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Home Education NE needs to foster med-tech innovation: Experts - Times of India

NE needs to foster med-tech innovation: Experts – Times of India

GUWAHATI: Health specialists stated scientists and universities want to work in tandem with the trade so as to foster med-tech innovation within the northeast.

Srimanta Sankardeva University of Health Sciences (SSUHS) vice-chancellor Prof. (Dr.) Dipika Deka rued the insufficient area that NorthEast India occupies within the trade map, blended with low consciousness concerning the medtech sector amongst the medical practitioners and engineers of this area. She was talking at a webinar organised by SSUHS on Biodesign – Innovating Medical Technologies.

“Assam lacks the environment for the creation of a nurturing culture that allows for risk taking and failure, motivated health technology innovators, besides health technology companies. Add to these, the difficult terrain throws challenges in the path of accessible healthcare services,” stated Deka.

She dwelt upon the “cheaper, easier healthcare solutions along with job generation avenues by start-ups” that biodesign may provide in mitigation of HIV/ AIDS, Japanese Encaphilitis, most cancers, maternal and toddler mortality charges which can be epidemic right here. Addressing the engineers and medical fraternity, she pressured on the “application of design thinking to the broader healthcare system.”

Founder vice-chancellor of SSUHS, Prof. (Dr.) Umesh Chandra Sarma was the visitor of honour on the event. Alluding to the strategic roles performed by physics, chemistry, biotechnology, and engineering in medical science, Prof. (Dr.) Umesh Chandra Sarma referred to the three ‘i’s that comprise Biodesign. “Clinicians ‘identify’ the need, based on which engineers ‘invent’ cost-effective bio-design instruments that the clinicians ‘implement’. “Interventional cardiology and interventional radiology are the new technologies on the horizon.”

Terming Biodesign as “interdisciplinary and interdepartmental subject”, he stated, “Convergence for the welfare of mankind is of utmost importance.”

Throwing gentle on ‘Fostering and doing med-tech innovation in academia’, consulting fellowship director on the School of Biodesign below AIIMS-New Delhi, Dr Avijit Bansal stated, “Innovation is solving a problem by turning it into an opportunity to create a new technology, device or method through radical collaboration. Doctors know what the problems are but engineers know how to solve the problems Medical innovation cannot happen unless the two come together. Business and design are the other two components of a successful biodesign. The innovator’s most potent weapon is to clearly and precisely articulate the problem with his solution in a two-page format. The end result should alleviate the problem of the patients.”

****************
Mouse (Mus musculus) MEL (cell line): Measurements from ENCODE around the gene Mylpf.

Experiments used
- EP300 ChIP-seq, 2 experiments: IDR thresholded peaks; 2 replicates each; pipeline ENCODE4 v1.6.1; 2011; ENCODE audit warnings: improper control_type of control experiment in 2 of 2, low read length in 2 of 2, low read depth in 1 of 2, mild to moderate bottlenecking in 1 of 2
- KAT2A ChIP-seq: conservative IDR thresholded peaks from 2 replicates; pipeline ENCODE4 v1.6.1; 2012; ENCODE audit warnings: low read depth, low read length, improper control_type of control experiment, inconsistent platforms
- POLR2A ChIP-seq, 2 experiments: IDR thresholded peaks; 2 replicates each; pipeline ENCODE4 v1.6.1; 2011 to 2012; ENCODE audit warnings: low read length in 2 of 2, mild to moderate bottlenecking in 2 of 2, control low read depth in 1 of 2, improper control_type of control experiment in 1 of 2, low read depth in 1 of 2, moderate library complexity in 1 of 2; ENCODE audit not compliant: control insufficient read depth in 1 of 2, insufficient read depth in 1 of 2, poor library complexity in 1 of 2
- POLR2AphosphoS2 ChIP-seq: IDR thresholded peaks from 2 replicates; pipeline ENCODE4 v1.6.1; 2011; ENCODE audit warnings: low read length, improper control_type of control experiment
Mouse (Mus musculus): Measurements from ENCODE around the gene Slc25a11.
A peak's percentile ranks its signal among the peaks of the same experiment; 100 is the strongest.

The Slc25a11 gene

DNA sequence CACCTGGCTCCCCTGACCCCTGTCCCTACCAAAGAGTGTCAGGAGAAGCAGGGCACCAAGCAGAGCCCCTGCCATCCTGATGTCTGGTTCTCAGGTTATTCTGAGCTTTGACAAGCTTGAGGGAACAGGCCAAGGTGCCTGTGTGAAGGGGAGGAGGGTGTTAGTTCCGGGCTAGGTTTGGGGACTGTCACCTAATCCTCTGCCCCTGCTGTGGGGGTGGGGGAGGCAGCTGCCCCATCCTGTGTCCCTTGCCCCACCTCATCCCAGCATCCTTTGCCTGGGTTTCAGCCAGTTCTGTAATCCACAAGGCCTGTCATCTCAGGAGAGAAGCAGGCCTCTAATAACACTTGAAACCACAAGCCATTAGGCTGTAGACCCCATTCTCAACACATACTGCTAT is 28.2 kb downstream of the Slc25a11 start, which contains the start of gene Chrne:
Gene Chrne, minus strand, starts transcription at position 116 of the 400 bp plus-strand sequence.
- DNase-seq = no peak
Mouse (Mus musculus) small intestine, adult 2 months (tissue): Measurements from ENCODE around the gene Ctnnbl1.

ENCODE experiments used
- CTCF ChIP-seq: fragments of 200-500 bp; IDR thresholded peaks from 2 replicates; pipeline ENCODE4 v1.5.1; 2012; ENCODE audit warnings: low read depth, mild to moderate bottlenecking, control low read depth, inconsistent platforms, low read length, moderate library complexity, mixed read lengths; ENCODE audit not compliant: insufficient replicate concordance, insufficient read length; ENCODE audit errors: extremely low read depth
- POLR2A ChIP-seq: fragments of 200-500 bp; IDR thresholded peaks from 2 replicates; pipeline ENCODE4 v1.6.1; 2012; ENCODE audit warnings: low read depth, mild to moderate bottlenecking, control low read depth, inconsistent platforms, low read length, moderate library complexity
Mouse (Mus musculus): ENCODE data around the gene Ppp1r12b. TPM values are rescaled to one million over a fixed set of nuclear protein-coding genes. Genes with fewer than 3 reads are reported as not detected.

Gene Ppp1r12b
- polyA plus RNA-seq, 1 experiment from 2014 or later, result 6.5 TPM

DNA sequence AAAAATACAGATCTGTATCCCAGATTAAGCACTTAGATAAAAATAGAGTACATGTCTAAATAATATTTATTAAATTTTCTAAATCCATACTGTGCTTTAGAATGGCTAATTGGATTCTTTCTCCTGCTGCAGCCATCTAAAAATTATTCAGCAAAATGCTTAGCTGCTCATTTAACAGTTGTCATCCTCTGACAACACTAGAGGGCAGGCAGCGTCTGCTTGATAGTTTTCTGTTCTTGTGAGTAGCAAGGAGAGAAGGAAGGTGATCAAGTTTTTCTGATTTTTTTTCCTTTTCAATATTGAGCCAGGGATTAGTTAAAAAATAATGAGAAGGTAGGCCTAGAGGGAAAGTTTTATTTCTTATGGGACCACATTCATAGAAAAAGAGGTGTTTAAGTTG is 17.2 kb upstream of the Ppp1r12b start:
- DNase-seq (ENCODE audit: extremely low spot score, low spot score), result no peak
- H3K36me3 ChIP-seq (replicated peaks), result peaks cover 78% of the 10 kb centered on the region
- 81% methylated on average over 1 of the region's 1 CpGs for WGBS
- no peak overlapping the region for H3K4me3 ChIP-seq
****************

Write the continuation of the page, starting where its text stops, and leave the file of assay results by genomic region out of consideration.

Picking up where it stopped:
Citing the issue of beginning asphyxia that kills 8,11,000 infants every year, he revealed that his group in coordination with nationwide and worldwide stakeholders designed a resuscitation for such newborns.

Referring to the time period, “Creative destruction”, Professor Utpal Bora of Biosciences and Bioengineering, IIT-Guwahati quipped, “Innovations impact the society economically by tapping into the need-based products through profitable manufacturing and selling, while destroying the existing production processes, jobs and market. Skilled human resources, finance and timeliness make innovations productive. Knowledge of regulatory affairs and marketing claims in each country are of strategic importance for an innovator.”

Padma Shri and main innovator Uddhab Kumar Bharali stated innovation turns into an innovation solely when the personalised design that’s borne out of frequent sense of frequent individuals advantages at the least one finish person. For somebody who focuses on mitigating day-in the present day difficulties confronted by the in a different way abled individuals and their households, Bharali felt contentment when the artificial arm designed by him helps a person to eat meals after 14 years.



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